It is difficult to say that there is an important topic about the American Civil War not written about over and over again. Yet, James Conroy is able to find one. It may sound strange that there has not been a book written about a peace conference from the war, much less one President Lincoln attended. While there have been manuscripts written about this conference, however, many printed in journals of history or included in larger works on Lincoln or some other aspect of the war, Our One Common Country is the first book that focuses solely on the February 1865 Hampton Roads Peace Conference.
The peace conference took place outside of Petersburg, Virginia, during the first week of February 1865. The northern representatives were President Lincoln and Secretary of State William Seward, and the southern representatives were Vice President Alexander Stephens, Senator Robert Hunter, and Assistant Secretary of War John Campbell. While the book is about the peace conference, Conroy provides excellent background on the relationships between the major players, as well as the beliefs and views each man possessed of not just the other participants but also the war itself. Once we understand their relationships and attitudes, it is possible to discern their actions leading up to and during the peace conference. By allowing the reader to see the relationships among many of these men before the war, Conroy really drives home the idea that war pitted brother against brother and friend against friend. [End Page 88]
Conroy includes every person who played a part in the peace conference. From Lincoln and Jefferson Davis to Thurlow Weed and John Orr, Conroy is able to tell a complete story because he incorporates even the smallest details. While it may seem the biggest friction would be between the opposing sides at the peace conference, the book shows that the conference itself was actually cordial, while the tensest arguments occurred internally. Be it the Copperheads or Radical Republicans in the North arguing over whether the conference should occur or the emerging peace movement in the South speaking against Jefferson Davis and his supporters who refused to budge on their conditions for peace, these disagreements would prove to be the reason the war did not end in February.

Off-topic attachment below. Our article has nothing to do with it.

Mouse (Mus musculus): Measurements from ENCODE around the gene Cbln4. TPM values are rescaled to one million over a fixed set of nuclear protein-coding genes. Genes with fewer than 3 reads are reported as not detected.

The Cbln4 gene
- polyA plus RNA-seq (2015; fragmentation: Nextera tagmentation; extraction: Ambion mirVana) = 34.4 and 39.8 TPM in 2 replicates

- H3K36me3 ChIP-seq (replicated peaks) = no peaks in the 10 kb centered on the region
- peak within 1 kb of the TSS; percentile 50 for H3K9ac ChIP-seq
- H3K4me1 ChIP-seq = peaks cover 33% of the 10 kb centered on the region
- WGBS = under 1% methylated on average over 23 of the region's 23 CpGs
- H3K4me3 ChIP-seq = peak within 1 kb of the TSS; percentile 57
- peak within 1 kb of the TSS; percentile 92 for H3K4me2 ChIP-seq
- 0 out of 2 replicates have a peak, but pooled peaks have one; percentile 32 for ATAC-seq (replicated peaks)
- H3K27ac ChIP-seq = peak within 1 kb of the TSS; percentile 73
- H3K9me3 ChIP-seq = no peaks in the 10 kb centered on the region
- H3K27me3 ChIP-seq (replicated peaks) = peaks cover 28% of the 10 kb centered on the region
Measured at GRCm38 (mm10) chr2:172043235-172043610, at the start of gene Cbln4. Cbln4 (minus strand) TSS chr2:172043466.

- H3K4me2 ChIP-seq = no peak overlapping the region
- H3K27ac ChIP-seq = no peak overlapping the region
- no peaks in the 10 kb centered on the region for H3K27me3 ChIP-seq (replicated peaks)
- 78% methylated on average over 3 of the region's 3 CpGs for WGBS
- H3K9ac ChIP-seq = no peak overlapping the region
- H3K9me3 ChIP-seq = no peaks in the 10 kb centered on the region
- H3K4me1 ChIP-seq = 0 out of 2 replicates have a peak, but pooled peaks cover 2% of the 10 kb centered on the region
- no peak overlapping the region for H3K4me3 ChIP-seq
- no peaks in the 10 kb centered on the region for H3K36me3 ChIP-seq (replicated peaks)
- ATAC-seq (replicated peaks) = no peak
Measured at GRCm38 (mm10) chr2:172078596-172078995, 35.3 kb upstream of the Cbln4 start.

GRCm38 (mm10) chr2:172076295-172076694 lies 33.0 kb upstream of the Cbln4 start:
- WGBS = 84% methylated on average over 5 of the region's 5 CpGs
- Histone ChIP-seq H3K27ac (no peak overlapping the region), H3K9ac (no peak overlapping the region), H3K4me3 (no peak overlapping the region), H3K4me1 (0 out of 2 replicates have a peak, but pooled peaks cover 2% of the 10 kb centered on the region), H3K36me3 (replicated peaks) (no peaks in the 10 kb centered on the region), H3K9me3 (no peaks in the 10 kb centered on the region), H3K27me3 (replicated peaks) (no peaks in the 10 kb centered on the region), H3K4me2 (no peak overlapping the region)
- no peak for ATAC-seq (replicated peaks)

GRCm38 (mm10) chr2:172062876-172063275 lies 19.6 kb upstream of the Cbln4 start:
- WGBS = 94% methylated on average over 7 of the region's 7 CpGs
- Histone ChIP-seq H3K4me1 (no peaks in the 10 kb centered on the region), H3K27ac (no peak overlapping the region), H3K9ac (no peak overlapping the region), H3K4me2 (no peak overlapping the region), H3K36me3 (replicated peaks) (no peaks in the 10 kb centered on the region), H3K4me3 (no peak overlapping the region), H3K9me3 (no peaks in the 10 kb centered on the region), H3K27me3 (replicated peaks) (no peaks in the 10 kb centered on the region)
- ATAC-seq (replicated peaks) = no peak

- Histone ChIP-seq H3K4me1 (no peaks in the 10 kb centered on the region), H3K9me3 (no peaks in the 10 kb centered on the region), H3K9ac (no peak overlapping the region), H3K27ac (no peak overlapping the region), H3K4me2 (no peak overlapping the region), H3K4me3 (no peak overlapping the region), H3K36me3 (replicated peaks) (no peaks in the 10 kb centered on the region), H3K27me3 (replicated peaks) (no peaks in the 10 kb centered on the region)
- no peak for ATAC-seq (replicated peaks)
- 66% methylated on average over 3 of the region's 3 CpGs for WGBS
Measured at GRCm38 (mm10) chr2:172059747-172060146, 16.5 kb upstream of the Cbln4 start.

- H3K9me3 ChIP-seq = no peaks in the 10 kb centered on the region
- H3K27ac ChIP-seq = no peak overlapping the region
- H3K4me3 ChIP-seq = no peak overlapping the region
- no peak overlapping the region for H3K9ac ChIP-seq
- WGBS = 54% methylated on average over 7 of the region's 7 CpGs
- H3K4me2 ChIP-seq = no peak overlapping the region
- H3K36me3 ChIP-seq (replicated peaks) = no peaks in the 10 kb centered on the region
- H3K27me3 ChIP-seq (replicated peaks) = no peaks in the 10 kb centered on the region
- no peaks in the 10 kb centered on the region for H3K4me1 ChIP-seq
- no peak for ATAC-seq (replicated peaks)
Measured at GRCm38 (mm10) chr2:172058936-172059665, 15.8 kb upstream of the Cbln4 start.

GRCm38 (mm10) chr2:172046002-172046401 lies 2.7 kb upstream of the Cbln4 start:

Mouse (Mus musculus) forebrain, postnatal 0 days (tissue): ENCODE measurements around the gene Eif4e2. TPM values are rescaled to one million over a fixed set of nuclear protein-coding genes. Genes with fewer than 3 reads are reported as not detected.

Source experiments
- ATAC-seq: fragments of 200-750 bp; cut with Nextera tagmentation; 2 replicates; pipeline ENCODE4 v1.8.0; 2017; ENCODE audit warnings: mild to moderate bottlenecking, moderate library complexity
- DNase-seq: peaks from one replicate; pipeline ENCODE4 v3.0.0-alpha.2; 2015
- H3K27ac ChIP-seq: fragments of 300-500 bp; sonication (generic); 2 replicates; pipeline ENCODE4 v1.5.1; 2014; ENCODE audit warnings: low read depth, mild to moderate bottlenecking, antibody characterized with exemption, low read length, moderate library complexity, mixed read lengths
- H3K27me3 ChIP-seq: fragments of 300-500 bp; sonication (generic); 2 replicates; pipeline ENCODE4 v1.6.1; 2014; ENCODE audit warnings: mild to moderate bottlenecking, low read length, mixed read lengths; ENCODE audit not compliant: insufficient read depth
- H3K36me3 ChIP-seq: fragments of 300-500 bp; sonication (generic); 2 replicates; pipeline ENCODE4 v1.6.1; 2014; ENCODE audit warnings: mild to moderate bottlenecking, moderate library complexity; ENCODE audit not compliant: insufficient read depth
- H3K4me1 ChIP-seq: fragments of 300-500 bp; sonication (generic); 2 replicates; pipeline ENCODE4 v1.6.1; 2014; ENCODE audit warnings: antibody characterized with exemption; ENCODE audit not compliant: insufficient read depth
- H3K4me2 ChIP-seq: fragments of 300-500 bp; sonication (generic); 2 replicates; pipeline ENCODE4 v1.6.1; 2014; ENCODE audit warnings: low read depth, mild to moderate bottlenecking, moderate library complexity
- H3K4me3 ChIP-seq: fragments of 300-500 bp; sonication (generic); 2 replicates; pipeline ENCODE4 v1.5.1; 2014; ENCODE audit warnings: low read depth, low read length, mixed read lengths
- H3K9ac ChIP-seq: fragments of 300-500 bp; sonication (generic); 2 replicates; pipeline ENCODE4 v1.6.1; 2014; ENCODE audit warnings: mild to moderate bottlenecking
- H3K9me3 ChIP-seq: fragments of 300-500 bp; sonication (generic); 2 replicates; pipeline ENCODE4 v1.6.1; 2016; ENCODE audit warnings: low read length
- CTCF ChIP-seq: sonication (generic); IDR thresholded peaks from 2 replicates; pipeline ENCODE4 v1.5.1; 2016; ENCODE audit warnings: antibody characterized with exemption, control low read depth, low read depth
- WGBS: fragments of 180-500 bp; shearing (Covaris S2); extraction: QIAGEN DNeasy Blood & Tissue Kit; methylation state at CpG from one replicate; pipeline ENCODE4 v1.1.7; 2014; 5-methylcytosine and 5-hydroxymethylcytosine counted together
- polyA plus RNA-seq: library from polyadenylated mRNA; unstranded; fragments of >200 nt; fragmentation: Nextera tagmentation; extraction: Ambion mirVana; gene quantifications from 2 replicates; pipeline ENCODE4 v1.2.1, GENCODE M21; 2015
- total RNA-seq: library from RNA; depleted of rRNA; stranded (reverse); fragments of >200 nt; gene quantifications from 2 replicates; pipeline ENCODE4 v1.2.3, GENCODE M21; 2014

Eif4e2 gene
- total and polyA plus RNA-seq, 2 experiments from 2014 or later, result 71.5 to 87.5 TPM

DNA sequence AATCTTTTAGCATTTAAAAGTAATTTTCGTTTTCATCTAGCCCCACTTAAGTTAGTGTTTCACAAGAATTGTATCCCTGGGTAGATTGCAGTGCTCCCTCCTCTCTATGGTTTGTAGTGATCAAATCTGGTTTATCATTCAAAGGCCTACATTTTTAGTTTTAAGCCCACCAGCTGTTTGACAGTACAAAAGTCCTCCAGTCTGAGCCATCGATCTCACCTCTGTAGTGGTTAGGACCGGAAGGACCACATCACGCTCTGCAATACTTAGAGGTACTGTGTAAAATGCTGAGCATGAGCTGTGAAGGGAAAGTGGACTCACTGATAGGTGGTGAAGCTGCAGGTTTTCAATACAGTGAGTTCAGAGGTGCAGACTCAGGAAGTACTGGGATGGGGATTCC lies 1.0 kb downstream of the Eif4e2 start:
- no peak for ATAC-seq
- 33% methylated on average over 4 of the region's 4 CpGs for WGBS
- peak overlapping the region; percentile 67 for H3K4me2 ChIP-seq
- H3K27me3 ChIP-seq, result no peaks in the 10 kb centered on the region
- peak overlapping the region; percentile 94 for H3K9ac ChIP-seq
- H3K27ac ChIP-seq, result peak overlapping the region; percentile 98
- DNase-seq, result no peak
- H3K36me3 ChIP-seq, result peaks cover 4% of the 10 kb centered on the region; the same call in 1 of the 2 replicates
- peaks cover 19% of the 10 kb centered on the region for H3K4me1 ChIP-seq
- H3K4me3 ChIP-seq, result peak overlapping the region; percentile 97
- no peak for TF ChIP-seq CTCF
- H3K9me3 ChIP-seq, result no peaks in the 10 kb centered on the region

On a side note, while the book can stand on its own, it is also a valuable asset to anyone who enjoyed Steven Spielberg’s Lincoln. The events explored here were pivotal to those that occurred during the movie. While the movie focused primarily on the passage of the Thirteenth Amendment, the peace conference was integral to some of the members of Congress who had promised to vote for the amendment if peace talks were allowed to happen. Our One Common Country is the perfect supplementary work for anyone looking to expand his or her knowledge beyond what Lincoln provided.
This work is essential for any Civil War enthusiast. While many people are interested in the battles and the military aspects of the war, any true Civil War aficionado will want to understand how people tried to end the war. Conroy uses a large quantity of personal journals, letters, and other primary sources to help bring this little written about topic to life. Had the Hampton Roads Peace Conference been successful, the war would have ended sooner with many lives saved in the process. Going to war is easy to understand; the warring sides finding peace was difficult, and this book shows this point brilliantly.